.comment-link {margin-left:.6em;}

Blog of the Grateful Bear

ramblings of a freelance panentheist {"all things are in God, and God is in all things"} . . . musings on Emergent spirituality, powerlifting, LGBTQueer issues, contemplative prayer, mysticism, cats, music, healing, and more. I like my coffee and my existentialism dark-roasted.

My Photo
Location: Marietta, Georgia, United States

I'm an LPC (Licensed Professional Counselor), in private practice in Marietta, Georgia. My writings on queer spirituality have been published in Whosoever and several other magazines. I live in a house-in-the-woods (Bear's Hermitage) in Marietta with Leonidas (Lenny) and Guy, Mighty Warrior Cats, and way too many books.

Tuesday, June 25, 2013

Paula Deen and “the N-word”

I’m not a fan of Paula Deen. She made a living pushing diabetes-inducing recipes and kept her own diabetes a secret until she found a way to make money from it, by promoting Novo Nordisk's diabetes drug Victoza. Her admission of using racial slurs in the past, which is in the news this week, is not a surprise to me. She’s from Georgia, as I am, and I know there is a lot of racism here, often hiding behind jokes or behind a charming Southern Belle façade.

That’s why I’m bothered by the way news outlets and even court documents in Paula Deen's case refer to her use of “the N-word.” When we see or hear “the N-word” (or “a racial epithet”) instead of the blatantly offensive word “nigger,” we are sanitizing the racism that is a very real and very disturbing part of life in America today. We are shielding ourselves from the ugliness of racism. 

I’m also bothered by the double-standard being used in news reporting on “the N-word.” When NPR, the New York Times, and other news media report on the homophobic activities of Westboro Baptist Church and other hate groups, they quote the signs and phrases that are used by such groups, such as “God Hates Fags.” They don’t refer to “God Hates F-words” signs.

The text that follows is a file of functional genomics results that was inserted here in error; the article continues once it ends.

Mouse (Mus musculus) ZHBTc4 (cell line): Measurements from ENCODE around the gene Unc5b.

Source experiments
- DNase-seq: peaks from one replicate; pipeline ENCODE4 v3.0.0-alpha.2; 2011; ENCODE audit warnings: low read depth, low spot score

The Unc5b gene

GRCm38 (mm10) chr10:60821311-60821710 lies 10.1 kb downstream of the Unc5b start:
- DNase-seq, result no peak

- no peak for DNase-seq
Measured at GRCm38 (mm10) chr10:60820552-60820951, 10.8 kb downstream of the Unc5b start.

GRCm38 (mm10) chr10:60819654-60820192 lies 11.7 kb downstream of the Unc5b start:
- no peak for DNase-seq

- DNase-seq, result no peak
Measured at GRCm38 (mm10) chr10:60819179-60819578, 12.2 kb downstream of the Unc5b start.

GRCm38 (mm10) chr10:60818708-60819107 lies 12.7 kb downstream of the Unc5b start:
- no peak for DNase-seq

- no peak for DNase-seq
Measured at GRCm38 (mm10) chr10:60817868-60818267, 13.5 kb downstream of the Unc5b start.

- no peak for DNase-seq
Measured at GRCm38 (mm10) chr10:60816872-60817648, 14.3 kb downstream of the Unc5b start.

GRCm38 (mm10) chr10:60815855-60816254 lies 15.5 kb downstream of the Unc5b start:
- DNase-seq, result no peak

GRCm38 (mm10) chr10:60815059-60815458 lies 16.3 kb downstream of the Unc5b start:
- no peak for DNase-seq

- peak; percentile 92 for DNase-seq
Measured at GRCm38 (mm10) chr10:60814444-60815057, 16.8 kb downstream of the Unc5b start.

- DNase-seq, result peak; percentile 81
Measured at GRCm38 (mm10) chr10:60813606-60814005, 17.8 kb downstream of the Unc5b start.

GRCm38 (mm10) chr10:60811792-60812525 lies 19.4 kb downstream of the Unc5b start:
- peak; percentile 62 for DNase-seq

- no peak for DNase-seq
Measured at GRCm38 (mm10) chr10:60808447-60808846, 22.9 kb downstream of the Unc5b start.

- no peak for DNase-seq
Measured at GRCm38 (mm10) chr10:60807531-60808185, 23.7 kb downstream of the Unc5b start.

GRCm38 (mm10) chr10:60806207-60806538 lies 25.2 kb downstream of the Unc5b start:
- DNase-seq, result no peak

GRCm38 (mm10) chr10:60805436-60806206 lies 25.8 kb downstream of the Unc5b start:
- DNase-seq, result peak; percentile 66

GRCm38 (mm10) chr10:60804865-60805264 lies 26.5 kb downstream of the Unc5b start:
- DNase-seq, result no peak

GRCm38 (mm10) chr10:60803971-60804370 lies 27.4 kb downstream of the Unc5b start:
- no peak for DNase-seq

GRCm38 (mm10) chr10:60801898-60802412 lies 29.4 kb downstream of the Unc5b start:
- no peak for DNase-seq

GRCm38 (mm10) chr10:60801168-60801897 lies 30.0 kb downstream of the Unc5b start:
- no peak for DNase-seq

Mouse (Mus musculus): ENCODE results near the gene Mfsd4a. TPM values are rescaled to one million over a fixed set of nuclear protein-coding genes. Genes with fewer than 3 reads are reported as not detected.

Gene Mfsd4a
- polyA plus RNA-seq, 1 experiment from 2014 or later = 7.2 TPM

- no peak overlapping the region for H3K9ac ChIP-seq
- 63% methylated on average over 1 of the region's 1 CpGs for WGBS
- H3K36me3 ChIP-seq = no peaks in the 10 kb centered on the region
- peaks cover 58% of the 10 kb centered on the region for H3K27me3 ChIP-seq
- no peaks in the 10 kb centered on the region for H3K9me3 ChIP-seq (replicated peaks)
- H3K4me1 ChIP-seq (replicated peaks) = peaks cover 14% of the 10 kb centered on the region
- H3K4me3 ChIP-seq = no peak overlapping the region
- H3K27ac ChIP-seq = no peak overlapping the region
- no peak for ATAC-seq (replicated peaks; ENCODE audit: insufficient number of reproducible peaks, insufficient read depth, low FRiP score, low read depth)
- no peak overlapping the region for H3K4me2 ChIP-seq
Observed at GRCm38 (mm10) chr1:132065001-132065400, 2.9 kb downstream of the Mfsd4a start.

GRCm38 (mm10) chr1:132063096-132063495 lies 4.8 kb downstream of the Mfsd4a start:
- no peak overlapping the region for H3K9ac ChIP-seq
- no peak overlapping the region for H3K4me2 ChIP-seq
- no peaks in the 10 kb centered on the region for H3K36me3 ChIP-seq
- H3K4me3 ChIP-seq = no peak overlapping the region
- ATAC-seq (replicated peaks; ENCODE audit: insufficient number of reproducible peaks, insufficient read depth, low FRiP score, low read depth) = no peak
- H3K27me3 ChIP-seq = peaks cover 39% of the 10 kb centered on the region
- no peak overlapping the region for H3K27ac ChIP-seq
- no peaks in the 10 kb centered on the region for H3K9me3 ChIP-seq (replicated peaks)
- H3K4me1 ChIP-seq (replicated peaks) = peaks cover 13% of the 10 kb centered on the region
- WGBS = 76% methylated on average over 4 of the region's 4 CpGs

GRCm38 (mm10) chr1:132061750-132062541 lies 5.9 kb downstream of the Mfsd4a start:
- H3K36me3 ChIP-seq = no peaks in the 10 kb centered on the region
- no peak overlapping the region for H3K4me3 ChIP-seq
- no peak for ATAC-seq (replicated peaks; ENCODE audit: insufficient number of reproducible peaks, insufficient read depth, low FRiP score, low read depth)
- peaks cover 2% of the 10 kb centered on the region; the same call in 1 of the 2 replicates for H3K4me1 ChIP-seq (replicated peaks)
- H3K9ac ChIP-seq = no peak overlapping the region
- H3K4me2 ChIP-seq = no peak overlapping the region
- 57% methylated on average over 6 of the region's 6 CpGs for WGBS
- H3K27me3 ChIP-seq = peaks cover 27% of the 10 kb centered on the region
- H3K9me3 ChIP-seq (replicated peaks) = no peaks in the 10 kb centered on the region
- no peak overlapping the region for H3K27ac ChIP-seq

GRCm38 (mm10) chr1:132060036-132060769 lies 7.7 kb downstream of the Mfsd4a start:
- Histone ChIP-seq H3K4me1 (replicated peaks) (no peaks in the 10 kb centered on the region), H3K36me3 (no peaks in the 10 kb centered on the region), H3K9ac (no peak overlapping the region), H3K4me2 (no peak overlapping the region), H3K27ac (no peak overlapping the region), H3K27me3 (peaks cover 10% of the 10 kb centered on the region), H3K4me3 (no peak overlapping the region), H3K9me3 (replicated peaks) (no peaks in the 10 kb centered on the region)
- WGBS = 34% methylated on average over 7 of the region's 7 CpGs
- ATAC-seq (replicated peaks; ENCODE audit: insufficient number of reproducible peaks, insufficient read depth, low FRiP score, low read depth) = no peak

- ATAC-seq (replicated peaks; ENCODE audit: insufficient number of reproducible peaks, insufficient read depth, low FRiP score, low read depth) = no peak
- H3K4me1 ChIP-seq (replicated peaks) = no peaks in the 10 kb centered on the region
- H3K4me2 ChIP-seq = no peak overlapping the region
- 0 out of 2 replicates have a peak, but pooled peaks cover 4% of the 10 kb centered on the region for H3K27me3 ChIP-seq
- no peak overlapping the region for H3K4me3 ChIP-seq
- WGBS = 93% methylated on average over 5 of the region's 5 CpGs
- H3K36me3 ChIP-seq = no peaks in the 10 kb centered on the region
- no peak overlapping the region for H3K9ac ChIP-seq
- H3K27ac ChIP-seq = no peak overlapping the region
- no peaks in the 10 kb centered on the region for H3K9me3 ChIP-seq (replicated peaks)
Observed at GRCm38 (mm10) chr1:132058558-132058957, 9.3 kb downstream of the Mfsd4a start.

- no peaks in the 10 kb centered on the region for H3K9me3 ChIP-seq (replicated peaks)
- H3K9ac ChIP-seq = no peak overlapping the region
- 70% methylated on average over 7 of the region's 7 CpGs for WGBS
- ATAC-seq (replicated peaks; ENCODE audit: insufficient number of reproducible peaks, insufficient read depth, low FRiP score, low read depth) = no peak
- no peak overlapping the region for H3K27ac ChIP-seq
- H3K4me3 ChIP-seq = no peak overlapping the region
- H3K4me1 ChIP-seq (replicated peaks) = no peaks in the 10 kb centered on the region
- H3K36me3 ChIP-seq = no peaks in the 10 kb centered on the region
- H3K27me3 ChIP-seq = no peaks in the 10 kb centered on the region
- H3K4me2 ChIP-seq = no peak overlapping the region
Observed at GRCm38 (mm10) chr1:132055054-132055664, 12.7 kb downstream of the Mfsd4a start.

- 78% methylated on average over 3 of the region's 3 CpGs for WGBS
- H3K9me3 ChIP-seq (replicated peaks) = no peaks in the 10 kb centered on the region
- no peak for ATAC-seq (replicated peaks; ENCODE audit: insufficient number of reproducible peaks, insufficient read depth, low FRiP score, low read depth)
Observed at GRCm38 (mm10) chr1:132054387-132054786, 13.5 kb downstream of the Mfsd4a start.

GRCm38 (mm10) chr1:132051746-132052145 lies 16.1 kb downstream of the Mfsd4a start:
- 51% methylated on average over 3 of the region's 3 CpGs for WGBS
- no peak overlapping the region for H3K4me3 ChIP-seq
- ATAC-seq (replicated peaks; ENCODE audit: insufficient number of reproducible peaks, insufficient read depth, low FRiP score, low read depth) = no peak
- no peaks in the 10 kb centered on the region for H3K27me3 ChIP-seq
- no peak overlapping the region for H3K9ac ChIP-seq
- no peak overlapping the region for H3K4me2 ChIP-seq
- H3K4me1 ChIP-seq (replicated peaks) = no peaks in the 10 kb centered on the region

I’m reminded of how one of the contributing factors in the ending of the Vietnam War was TV news. For the first time in history, everyday people removed from the battlefields saw the horrors of war on a daily basis, broadcast into their living rooms. War was no longer an abstraction from which they were removed; they could see its reality and its ugliness as they ate their dinner. Public opinion against the war increased. Perhaps if we stopped distancing ourselves from the ugliness of racism by censoring its offensive vocabulary, we could help increase public opinion against racism – or at least against the “acceptability” of racism in the kind of jokes Paula Deen tried to defend in her court deposition.


Anonymous Charles Kinnaird said...

As a fellow SOutherner, I,too, have a problem with focusing on the "N" word while we overlook endemic and institutional racism that exists across the country. Chris Hayes hosted an interesting brief panel discussion about this last Friday on MSNBC: http://video.msnbc.msn.com/all-in-/52280166/#52280166

11:40 AM, June 25, 2013  
Blogger Queen of the Hill said...

linguists talk about words a lot, and a friend of mine said "nigger" was the hardest word for him to say in front of a classroom, much harder than "the F-word" (you knew that phrase was already taken!). There is a difference between talking about a word and using the word in a hurtful way. Of course a lot of racism is being expressed this week without that word ever coming up. At least she was honest. The thing I like about Deen is that in this day and age she was willing to show people how to make fried foods despite their stigma.

10:07 AM, July 19, 2013  

Post a Comment

<< Home